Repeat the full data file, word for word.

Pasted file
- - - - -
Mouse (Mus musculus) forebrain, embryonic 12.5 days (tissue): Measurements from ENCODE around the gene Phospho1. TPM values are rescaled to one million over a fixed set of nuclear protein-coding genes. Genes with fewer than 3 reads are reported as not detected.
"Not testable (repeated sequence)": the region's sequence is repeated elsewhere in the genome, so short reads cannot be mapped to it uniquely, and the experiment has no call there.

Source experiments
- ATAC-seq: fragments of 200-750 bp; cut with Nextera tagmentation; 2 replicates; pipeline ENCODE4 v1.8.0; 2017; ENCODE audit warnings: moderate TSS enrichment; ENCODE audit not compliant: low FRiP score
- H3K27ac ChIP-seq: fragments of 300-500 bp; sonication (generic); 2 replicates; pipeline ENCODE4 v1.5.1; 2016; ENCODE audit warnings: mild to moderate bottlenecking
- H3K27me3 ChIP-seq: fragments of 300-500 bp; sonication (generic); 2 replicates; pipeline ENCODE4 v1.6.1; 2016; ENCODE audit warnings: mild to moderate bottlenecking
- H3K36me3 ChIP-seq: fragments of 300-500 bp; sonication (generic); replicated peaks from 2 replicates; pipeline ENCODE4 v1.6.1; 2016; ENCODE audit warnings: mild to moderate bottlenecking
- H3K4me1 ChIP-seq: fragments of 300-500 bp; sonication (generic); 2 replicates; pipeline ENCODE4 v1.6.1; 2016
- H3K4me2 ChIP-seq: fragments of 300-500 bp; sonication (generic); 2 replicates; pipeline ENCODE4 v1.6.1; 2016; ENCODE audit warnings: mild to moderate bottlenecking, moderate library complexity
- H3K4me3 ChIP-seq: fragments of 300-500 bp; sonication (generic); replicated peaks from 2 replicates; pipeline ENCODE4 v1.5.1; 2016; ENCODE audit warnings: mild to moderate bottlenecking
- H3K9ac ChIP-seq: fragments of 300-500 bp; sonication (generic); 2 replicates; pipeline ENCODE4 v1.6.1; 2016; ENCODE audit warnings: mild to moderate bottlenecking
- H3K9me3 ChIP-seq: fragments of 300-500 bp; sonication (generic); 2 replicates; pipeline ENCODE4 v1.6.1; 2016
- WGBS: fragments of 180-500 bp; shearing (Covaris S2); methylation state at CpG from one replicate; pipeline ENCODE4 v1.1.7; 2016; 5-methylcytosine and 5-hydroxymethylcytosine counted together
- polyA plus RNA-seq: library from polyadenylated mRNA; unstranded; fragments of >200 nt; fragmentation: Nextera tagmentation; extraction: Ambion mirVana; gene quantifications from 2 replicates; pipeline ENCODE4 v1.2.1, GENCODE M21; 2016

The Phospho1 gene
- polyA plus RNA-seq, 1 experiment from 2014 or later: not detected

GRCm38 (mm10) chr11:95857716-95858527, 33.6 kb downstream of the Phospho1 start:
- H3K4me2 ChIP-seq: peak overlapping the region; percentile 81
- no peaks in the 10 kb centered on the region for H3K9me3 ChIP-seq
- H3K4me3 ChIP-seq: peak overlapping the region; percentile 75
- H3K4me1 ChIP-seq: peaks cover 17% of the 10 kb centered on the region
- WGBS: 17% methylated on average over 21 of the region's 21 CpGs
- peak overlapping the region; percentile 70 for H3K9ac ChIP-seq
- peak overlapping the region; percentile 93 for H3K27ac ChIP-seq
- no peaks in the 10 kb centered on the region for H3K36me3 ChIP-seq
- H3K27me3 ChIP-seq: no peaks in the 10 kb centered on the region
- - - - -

Mouse (Mus musculus) forebrain, embryonic 12.5 days (tissue): Measurements from ENCODE around the gene Phospho1. TPM values are rescaled to one million over a fixed set of nuclear protein-coding genes. Genes with fewer than 3 reads are reported as not detected.
"Not testable (repeated sequence)": the region's sequence is repeated elsewhere in the genome, so short reads cannot be mapped to it uniquely, and the experiment has no call there.

Source experiments
- ATAC-seq: fragments of 200-750 bp; cut with Nextera tagmentation; 2 replicates; pipeline ENCODE4 v1.8.0; 2017; ENCODE audit warnings: moderate TSS enrichment; ENCODE audit not compliant: low FRiP score
- H3K27ac ChIP-seq: fragments of 300-500 bp; sonication (generic); 2 replicates; pipeline ENCODE4 v1.5.1; 2016; ENCODE audit warnings: mild to moderate bottlenecking
- H3K27me3 ChIP-seq: fragments of 300-500 bp; sonication (generic); 2 replicates; pipeline ENCODE4 v1.6.1; 2016; ENCODE audit warnings: mild to moderate bottlenecking
- H3K36me3 ChIP-seq: fragments of 300-500 bp; sonication (generic); replicated peaks from 2 replicates; pipeline ENCODE4 v1.6.1; 2016; ENCODE audit warnings: mild to moderate bottlenecking
- H3K4me1 ChIP-seq: fragments of 300-500 bp; sonication (generic); 2 replicates; pipeline ENCODE4 v1.6.1; 2016
- H3K4me2 ChIP-seq: fragments of 300-500 bp; sonication (generic); 2 replicates; pipeline ENCODE4 v1.6.1; 2016; ENCODE audit warnings: mild to moderate bottlenecking, moderate library complexity
- H3K4me3 ChIP-seq: fragments of 300-500 bp; sonication (generic); replicated peaks from 2 replicates; pipeline ENCODE4 v1.5.1; 2016; ENCODE audit warnings: mild to moderate bottlenecking
- H3K9ac ChIP-seq: fragments of 300-500 bp; sonication (generic); 2 replicates; pipeline ENCODE4 v1.6.1; 2016; ENCODE audit warnings: mild to moderate bottlenecking
- H3K9me3 ChIP-seq: fragments of 300-500 bp; sonication (generic); 2 replicates; pipeline ENCODE4 v1.6.1; 2016
- WGBS: fragments of 180-500 bp; shearing (Covaris S2); methylation state at CpG from one replicate; pipeline ENCODE4 v1.1.7; 2016; 5-methylcytosine and 5-hydroxymethylcytosine counted together
- polyA plus RNA-seq: library from polyadenylated mRNA; unstranded; fragments of >200 nt; fragmentation: Nextera tagmentation; extraction: Ambion mirVana; gene quantifications from 2 replicates; pipeline ENCODE4 v1.2.1, GENCODE M21; 2016

The Phospho1 gene
- polyA plus RNA-seq, 1 experiment from 2014 or later: not detected

GRCm38 (mm10) chr11:95857716-95858527, 33.6 kb downstream of the Phospho1 start:
- H3K4me2 ChIP-seq: peak overlapping the region; percentile 81
- no peaks in the 10 kb centered on the region for H3K9me3 ChIP-seq
- H3K4me3 ChIP-seq: peak overlapping the region; percentile 75
- H3K4me1 ChIP-seq: peaks cover 17% of the 10 kb centered on the region
- WGBS: 17% methylated on average over 21 of the region's 21 CpGs
- peak overlapping the region; percentile 70 for H3K9ac ChIP-seq
- peak overlapping the region; percentile 93 for H3K27ac ChIP-seq
- no peaks in the 10 kb centered on the region for H3K36me3 ChIP-seq
- H3K27me3 ChIP-seq: no peaks in the 10 kb centered on the region